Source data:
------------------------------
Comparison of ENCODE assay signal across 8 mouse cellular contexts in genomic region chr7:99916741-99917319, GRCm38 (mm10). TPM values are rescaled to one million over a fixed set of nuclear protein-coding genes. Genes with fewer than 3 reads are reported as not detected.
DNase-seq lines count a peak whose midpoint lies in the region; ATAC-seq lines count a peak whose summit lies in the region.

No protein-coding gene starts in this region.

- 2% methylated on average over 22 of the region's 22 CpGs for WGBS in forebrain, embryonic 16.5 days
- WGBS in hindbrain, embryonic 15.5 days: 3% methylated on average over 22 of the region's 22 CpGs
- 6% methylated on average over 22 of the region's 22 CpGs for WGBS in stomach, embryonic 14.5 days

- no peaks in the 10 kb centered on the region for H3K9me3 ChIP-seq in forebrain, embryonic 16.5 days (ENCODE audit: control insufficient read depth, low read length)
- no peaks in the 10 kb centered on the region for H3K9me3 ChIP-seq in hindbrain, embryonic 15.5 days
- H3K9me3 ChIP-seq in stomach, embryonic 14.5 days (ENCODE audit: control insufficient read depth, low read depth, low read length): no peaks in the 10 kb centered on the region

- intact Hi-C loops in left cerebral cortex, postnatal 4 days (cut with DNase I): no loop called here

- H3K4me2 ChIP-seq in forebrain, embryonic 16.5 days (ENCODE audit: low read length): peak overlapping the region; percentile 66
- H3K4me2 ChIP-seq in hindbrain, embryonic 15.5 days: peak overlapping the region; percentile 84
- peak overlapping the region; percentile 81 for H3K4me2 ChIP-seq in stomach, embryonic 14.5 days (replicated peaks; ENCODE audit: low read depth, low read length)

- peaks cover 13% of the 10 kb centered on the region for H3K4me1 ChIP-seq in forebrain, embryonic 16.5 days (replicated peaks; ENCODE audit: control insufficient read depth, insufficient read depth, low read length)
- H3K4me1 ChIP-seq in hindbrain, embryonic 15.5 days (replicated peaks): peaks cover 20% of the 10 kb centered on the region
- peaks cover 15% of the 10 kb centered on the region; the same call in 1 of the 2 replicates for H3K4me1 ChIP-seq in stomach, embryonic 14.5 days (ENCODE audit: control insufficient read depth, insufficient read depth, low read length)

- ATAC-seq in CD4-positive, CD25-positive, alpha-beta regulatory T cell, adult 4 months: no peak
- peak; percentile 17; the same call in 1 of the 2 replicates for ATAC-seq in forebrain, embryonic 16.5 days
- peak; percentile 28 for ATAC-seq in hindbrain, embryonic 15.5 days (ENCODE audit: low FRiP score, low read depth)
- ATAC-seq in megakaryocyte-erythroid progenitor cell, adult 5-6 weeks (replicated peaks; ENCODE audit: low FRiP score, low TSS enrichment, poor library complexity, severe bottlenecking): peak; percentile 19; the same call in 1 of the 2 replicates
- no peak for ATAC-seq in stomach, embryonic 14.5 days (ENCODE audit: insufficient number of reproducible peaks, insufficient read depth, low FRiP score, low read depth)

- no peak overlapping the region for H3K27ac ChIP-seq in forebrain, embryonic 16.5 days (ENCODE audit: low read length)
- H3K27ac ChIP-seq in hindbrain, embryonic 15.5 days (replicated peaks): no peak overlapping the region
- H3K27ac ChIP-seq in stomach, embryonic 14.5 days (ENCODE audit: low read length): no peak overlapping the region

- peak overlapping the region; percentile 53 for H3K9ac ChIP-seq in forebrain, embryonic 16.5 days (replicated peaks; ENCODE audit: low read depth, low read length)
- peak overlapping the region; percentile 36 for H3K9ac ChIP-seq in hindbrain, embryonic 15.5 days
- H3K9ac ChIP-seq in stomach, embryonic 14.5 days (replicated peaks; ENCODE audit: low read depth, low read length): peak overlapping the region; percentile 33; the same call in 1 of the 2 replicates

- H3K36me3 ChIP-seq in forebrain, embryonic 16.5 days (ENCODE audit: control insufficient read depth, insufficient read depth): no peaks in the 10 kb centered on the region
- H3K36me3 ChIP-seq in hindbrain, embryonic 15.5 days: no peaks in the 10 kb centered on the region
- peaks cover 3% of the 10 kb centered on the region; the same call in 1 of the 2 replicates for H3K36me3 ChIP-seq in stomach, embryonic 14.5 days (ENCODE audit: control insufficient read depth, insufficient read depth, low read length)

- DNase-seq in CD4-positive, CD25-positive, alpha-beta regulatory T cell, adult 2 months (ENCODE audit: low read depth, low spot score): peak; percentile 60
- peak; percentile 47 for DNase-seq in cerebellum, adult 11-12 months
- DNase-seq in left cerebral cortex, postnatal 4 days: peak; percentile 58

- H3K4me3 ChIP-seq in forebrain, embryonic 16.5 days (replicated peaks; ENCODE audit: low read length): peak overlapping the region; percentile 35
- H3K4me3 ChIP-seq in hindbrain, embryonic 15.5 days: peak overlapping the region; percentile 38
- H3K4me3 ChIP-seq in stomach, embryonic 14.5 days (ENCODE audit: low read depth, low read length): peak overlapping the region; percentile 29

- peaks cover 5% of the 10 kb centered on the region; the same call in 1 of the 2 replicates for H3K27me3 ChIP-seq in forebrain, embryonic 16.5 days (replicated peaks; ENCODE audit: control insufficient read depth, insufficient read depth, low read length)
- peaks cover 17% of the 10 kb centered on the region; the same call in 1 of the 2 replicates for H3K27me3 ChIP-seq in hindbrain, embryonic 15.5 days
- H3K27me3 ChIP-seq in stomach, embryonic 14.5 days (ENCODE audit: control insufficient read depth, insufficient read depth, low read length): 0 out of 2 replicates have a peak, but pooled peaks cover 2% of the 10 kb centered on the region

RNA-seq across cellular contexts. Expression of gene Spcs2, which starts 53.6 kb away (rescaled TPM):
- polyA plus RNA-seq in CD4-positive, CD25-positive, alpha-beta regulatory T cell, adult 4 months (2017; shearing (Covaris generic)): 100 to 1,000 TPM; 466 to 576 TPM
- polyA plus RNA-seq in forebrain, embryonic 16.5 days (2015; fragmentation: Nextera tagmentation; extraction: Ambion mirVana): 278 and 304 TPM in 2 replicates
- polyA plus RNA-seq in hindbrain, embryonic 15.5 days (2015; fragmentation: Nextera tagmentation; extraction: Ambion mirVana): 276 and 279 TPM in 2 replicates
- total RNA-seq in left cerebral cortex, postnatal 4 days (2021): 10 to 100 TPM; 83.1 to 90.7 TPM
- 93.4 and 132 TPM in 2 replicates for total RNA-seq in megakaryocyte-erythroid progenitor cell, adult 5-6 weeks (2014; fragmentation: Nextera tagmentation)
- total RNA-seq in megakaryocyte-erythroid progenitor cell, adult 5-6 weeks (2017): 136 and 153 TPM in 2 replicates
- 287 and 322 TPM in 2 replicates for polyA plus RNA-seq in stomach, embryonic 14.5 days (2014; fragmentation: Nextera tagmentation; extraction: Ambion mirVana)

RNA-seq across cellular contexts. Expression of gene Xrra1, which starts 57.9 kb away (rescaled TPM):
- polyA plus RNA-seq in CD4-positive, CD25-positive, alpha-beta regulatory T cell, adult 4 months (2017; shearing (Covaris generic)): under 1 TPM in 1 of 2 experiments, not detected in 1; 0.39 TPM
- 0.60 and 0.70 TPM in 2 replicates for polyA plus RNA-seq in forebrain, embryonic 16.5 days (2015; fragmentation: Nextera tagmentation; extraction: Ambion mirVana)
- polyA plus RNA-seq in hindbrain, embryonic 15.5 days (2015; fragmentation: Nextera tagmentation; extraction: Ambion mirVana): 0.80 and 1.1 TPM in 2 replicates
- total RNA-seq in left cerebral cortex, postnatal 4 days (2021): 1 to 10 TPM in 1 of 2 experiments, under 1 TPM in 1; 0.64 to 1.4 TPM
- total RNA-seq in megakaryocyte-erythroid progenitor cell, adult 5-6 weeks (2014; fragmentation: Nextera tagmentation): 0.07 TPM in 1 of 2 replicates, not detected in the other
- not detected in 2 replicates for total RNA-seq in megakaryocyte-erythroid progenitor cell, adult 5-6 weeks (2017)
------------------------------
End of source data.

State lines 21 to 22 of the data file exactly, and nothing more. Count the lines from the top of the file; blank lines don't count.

- no peak for ATAC-seq in stomach, embryonic 14.5 days (ENCODE audit: insufficient number of reproducible peaks, insufficient read depth, low FRiP score, low read depth)

- no peak overlapping the region for H3K27ac ChIP-seq in forebrain, embryonic 16.5 days (ENCODE audit: low read length)